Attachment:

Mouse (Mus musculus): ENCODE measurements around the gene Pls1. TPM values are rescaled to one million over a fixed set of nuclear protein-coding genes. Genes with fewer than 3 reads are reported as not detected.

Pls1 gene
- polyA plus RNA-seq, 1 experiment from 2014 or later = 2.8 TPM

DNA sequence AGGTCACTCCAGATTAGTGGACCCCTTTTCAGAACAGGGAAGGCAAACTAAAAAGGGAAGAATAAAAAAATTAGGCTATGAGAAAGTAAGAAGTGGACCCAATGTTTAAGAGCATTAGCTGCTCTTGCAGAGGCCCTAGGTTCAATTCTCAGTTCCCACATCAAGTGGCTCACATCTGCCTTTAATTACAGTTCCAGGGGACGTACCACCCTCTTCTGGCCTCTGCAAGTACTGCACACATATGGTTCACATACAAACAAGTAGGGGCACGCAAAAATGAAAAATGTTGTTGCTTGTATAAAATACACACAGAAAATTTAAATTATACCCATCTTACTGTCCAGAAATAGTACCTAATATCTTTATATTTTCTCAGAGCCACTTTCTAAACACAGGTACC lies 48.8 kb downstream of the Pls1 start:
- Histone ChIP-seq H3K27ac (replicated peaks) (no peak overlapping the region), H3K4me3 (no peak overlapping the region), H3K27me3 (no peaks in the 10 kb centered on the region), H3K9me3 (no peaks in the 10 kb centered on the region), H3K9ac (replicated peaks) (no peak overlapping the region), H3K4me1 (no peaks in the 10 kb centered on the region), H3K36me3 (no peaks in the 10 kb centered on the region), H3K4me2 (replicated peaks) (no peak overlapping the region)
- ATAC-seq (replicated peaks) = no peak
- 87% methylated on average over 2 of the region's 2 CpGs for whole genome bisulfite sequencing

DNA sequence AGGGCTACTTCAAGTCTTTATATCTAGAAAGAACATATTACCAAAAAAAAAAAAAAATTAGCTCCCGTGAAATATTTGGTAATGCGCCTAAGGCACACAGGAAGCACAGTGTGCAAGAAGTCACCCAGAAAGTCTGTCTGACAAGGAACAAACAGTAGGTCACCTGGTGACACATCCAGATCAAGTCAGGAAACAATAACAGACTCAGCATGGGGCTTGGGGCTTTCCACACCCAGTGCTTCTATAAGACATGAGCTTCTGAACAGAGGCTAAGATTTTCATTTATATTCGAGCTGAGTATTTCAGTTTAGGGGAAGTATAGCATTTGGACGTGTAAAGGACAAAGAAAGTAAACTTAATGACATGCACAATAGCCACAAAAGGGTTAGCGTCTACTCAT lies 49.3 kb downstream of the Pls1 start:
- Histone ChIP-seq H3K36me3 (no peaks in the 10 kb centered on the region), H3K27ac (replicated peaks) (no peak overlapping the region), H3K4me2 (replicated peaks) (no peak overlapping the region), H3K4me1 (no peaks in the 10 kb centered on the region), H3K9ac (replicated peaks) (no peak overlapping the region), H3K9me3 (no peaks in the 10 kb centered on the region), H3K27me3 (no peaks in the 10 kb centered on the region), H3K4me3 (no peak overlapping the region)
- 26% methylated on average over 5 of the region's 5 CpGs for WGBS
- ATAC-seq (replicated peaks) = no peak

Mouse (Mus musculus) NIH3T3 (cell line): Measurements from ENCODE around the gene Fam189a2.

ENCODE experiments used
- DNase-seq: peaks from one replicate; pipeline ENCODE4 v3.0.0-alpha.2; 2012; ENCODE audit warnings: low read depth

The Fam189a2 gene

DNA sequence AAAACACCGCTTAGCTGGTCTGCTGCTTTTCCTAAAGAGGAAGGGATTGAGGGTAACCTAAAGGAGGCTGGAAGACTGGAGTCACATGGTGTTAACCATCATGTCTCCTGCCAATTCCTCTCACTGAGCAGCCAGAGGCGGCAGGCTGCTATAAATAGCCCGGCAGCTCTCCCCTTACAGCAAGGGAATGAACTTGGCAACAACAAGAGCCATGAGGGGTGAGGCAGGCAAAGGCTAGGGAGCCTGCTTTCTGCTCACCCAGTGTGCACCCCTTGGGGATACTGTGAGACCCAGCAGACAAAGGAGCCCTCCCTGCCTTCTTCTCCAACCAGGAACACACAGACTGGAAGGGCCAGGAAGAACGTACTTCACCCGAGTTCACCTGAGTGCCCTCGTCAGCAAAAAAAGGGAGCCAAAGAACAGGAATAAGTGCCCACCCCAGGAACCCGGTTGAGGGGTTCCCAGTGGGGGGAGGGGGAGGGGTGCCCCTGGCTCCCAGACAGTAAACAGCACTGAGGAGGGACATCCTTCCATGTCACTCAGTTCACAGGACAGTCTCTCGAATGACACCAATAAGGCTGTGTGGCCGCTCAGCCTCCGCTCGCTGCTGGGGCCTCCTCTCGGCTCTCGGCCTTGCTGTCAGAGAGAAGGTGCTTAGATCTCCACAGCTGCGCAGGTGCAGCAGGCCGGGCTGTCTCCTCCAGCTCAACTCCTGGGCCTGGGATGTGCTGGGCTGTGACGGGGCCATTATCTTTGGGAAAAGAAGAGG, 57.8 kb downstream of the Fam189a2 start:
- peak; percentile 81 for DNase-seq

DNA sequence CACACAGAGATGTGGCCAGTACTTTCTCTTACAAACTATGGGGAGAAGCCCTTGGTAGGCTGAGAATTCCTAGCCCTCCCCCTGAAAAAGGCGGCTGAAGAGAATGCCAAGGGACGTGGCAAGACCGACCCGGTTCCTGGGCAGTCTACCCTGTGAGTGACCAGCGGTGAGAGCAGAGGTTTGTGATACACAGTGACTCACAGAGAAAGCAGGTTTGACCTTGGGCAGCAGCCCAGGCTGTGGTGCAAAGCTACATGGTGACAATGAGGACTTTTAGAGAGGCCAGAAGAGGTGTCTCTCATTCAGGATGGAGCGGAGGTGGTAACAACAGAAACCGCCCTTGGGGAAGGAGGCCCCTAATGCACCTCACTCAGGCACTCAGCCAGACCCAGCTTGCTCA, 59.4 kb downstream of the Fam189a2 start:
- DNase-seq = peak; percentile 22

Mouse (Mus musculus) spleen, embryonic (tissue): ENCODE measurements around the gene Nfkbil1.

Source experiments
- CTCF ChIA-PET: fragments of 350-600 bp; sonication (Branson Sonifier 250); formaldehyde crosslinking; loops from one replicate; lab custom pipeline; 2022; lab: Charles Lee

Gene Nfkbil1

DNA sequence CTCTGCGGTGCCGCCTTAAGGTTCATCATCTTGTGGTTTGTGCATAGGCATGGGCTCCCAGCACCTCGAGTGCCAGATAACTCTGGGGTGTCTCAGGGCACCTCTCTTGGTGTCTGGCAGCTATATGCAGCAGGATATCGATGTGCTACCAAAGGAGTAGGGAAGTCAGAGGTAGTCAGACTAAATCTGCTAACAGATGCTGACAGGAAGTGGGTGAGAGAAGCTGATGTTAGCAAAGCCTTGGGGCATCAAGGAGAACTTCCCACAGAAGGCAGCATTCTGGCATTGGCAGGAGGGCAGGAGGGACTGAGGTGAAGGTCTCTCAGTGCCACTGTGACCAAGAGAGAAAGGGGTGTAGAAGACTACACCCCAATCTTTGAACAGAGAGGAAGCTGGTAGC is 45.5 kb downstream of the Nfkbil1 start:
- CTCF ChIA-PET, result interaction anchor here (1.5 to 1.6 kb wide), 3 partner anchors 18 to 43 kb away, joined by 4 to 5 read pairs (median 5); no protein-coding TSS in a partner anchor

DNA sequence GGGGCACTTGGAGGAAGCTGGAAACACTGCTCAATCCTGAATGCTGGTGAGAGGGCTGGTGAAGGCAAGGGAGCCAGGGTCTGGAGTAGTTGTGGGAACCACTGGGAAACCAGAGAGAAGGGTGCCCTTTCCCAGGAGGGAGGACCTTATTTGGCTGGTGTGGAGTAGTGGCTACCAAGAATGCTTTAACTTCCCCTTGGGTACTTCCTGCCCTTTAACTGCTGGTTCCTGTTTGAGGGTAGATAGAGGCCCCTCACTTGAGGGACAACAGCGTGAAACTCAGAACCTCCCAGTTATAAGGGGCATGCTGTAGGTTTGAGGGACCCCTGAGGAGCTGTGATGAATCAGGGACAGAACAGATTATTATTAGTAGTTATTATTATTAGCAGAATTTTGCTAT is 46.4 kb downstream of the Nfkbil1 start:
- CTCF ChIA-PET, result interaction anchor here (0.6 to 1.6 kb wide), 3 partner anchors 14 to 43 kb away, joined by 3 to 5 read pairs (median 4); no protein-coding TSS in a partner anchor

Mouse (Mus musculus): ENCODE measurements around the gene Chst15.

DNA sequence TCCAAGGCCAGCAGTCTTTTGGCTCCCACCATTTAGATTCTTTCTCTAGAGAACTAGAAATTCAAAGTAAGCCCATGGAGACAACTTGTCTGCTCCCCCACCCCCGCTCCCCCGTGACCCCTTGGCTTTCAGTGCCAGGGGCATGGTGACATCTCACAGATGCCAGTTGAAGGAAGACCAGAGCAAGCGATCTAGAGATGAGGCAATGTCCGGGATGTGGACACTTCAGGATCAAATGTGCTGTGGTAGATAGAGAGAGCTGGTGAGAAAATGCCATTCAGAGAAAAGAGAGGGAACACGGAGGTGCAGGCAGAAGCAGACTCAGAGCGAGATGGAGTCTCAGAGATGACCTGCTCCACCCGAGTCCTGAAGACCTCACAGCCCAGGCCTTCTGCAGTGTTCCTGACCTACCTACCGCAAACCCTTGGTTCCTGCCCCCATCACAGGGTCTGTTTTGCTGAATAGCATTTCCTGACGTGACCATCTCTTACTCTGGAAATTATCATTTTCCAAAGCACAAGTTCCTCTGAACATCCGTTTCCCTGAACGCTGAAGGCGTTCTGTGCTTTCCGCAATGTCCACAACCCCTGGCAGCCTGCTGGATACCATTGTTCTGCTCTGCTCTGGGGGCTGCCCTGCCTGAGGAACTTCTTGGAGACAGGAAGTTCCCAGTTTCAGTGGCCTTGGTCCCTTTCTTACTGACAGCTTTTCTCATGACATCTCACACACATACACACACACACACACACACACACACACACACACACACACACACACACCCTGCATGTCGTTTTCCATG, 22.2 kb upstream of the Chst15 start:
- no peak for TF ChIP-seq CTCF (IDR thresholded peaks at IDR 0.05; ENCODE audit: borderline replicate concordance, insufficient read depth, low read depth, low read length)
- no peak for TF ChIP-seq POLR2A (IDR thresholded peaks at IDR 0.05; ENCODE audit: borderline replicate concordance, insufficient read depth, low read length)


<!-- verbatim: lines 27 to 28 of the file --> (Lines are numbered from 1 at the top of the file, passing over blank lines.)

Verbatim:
- CTCF ChIA-PET, result interaction anchor here (0.6 to 1.6 kb wide), 3 partner anchors 14 to 43 kb away, joined by 3 to 5 read pairs (median 4); no protein-coding TSS in a partner anchor

Mouse (Mus musculus): ENCODE measurements around the gene Chst15.